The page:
2.5. Scroll down to the Design section in the Properties menu and edit the name field for each button.  (This isn't required, but it will make coding much easier).  Name each button something you can easily keep track of.  Eg: Name the 1 button "one," that way you can keep track of it in the code later.

2.6. Click Save All and move on to step 3!

Step 3: Creating Event Handlers

*Note: Make sure all of your buttons are named correctly before you start this step!

3.1. Double click a button.  This will bring you to the "Form1.cs" tab.  This is where all of your code will be written.  Notice a section has been pre-written for you based off of the "Click" event.  This section of code will be executed when that specific button is clicked.  For the sake of this project, we will call these Event Handlers.

3.2. Double click all of your buttons so you have an event handler for each button (use the tabs to switch back and forth).

3.3. Click Save All and move on to step 4.


Step 4: Declaring Variables

This project requires three different types of variables, char, double, and String.

char - data type for holding any character like the letter 'c' or a star '*'.
double - Data type for holding number values with a decimal.  The value 3.14 is an example of a double.
String - A string is not a data type, it is an Object that handles chains of characters.  We call these chains strings.  Ex: 'c' is a character, "ccc" is a character string.

Variables are declared in the following form: <Data Type> <Variable Name> = <Initial Value>;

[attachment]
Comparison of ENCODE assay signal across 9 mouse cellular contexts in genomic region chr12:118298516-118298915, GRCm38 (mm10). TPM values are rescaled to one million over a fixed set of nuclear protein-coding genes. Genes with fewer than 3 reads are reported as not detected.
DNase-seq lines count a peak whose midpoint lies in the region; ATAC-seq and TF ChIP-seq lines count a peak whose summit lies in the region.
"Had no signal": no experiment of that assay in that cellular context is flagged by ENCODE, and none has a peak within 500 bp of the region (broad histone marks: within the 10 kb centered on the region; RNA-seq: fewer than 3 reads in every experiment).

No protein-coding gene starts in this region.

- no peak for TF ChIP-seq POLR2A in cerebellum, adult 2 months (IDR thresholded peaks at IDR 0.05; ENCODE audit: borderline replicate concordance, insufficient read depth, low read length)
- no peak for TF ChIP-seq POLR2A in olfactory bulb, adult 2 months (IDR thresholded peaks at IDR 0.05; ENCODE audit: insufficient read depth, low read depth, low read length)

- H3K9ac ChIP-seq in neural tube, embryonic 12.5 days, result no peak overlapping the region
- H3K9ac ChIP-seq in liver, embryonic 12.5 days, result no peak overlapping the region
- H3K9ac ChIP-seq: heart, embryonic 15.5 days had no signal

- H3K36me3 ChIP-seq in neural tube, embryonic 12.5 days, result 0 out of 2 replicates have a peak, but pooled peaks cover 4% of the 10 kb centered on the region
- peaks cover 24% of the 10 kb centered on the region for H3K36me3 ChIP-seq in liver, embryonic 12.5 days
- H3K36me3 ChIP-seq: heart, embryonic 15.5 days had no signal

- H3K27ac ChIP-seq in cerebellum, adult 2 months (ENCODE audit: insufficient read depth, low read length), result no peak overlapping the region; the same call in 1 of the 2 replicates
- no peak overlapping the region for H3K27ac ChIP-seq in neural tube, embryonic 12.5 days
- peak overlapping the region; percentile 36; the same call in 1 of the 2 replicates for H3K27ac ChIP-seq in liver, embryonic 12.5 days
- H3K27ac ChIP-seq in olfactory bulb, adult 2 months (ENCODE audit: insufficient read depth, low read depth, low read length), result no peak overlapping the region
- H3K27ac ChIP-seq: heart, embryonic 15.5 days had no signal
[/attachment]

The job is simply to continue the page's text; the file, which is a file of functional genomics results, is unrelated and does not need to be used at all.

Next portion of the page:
Ex: To declare a new char initialized to contain 'c', the code would look like this: char mycharacter = 'c';

4.1. Declare 5 new variables above the Form1() method as shown in the image above.  This will create the needed variables to store and process the input from the user.

*Note: It isn't required to initialize a variable.  I do not initialize the operation variable because a value will be placed into it later depending on which operation the user chooses.  I do initialize the strings to be empty (using string.Empty) however just to be sure that the string will be completely empty before it is used.

4.2. Click the Save All button and move on to the next step when you are ready.

Step 5: Recording User Input

Thinks are looking good.  The shell is set up and ready to go.  But in order for a user to interact with the program, we need to store the data given from the user clicking the buttons.

5.1. Type the line input += "0"; between the curly braces for the zero_Click event handler.  This will add a zero to the input character string.

*Note: Each time the user clicks the zero button, another zero will be added to the input string.  One click will have the string contain one zero like so: "0".  Clicking the zero button again will add another making the string value "00", and so on.

**Note: += is a shortcut for writing input = input + "0";  Essentially, it is adding a zero to the end of what is already existing in the string.

5.2. Repeat step 5.1 for all the numerical input event handlers, as well as the decimal button event handler.  Change the "0" value to match which button handler you are in.  (Don't want to add a 0 to the string when a 1 is pressed).

5.3. Next add the following lines of code for each of your operand button event handlers (+,-,*,/).
            operand1 = input;
            operation = '+';
            input = string.Empty;

This code will store the contents of the input string into the operand1 string, and set the operation character accordingly.  The input string gets cleared at the end so it can be ready to record the next value from the user.

5.4. Repeat step 5.4 for all operand input event handlers.